It’s about touching individuals – which means talking to them as individuals, NOT as businesses. Everyone has their own motivations, and just because something is good for the “business” doesn’t necessarily make it good for the individual.
So don’t be a B2B marketer. Be a “people” marketer and always keep in mind what’s in it for them!
As my involvement on this blog stems directly from my continuous commenting on this blog, the straw that broke the camel’s back, as it were, was Kris’ recent post on Thought Leadership and the Freemium Concept. And although the last thing I want this blog to be is Point/Counterpoint, I would like to build on a few points Kris made.
I’m pretty sure Kris and I are saying the same thing here … that at some point content isn’t the thing that you’re selling; at some point, content is the thing you give away to build the credibility it takes to sell the thing that makes you money (the "solution" in the "B2B solution organization" he mentioned).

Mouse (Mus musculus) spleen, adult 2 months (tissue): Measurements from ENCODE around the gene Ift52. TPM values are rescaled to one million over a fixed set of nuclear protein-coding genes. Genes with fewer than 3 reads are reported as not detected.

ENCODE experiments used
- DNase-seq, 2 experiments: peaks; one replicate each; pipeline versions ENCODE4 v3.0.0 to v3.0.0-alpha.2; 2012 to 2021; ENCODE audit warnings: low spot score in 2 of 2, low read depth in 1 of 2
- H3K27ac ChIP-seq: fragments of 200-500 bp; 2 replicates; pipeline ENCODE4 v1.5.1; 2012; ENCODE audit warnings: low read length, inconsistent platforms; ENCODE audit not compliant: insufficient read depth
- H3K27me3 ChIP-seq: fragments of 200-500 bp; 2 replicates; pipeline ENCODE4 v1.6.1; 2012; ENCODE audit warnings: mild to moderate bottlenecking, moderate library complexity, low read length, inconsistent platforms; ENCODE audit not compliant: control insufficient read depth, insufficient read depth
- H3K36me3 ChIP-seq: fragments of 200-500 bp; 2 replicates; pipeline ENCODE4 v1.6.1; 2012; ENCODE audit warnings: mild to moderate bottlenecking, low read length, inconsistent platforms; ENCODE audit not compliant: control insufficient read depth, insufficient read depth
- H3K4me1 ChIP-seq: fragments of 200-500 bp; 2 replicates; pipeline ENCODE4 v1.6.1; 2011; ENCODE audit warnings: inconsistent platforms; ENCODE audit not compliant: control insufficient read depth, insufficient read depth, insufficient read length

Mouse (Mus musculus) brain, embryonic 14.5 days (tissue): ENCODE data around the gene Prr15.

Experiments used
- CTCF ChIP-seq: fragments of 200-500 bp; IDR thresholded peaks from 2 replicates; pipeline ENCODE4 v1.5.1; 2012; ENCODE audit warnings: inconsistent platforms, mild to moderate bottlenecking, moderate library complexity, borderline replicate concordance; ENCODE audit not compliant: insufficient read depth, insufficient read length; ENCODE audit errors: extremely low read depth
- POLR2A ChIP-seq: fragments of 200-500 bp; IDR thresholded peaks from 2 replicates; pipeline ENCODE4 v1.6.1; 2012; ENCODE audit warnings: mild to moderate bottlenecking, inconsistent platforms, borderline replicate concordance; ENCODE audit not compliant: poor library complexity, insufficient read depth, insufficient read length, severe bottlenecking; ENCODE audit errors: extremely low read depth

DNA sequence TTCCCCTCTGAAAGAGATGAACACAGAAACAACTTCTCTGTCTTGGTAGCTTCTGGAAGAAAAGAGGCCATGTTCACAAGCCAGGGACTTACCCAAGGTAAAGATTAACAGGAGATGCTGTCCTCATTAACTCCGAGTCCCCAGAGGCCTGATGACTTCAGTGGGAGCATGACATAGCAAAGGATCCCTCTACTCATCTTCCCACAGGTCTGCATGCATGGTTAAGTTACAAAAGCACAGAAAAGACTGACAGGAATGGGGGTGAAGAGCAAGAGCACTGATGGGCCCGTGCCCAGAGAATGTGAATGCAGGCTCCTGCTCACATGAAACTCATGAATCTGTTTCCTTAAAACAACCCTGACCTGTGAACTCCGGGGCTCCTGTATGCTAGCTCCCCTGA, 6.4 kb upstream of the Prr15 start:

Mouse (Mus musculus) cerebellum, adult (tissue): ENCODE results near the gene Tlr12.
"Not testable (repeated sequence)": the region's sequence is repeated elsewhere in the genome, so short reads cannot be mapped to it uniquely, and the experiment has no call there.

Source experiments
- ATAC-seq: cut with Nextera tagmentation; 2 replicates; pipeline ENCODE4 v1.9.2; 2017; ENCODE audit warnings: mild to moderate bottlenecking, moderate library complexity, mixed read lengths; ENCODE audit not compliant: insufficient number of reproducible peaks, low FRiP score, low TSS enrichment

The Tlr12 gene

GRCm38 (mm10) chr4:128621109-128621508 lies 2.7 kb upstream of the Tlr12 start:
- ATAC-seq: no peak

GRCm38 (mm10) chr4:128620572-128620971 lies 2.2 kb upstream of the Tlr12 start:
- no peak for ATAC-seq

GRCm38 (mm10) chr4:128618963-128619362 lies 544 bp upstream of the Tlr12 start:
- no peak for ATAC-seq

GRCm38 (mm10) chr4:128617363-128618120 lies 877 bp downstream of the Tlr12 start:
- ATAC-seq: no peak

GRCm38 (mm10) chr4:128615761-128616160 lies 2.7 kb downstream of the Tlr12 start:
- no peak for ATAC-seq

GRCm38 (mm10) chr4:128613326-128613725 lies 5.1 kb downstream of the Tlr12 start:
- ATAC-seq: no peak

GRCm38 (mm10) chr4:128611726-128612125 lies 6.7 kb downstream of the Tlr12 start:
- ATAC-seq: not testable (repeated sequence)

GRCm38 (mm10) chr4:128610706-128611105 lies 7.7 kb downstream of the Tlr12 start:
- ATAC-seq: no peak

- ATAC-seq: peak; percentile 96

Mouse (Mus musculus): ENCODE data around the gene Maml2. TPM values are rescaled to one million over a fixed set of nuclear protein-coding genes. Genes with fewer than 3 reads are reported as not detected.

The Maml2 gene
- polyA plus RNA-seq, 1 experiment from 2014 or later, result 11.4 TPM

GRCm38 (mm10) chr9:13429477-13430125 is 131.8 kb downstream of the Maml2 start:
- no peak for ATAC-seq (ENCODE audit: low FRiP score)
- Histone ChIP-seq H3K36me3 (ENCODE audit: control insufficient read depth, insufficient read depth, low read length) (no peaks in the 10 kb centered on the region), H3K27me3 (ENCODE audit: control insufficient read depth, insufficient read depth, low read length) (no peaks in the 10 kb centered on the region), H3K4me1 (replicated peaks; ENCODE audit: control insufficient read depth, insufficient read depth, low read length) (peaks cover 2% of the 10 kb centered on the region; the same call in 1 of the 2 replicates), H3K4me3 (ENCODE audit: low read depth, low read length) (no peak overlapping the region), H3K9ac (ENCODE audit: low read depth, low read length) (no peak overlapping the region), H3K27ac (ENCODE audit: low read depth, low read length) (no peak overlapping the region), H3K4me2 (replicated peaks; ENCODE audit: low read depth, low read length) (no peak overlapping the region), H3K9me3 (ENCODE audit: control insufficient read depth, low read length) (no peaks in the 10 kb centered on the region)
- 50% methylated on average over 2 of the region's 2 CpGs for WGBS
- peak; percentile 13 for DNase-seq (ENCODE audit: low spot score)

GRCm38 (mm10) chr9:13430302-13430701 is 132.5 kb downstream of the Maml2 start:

Should iTunes be free? To that I’d say 2 things: first, iTunes is the "How," not the "What." Second, the music (the "What") is essentially free these days. Even a few short years ago we had to pay $12-$15 for the CD if you wanted 1-2 songs from an artist. Now we pay $1/track. The revenue from that content is shrinking at an alarming rate. The smart artists have figured out that the songs are the tools they use to lure people to concerts, to get them to buy DVDs, to get them licensing deals in movies and on TV shows. Moby, Sting, Dave Matthews … all of these are artists that understand the value of diversifying away from the canonical content. iTunes/Apple, for its part, essentially gives away the content for free (they take 30% of the tx, spending most of that on infrastructure and delivery costs), with the goal being to sell more iDevices.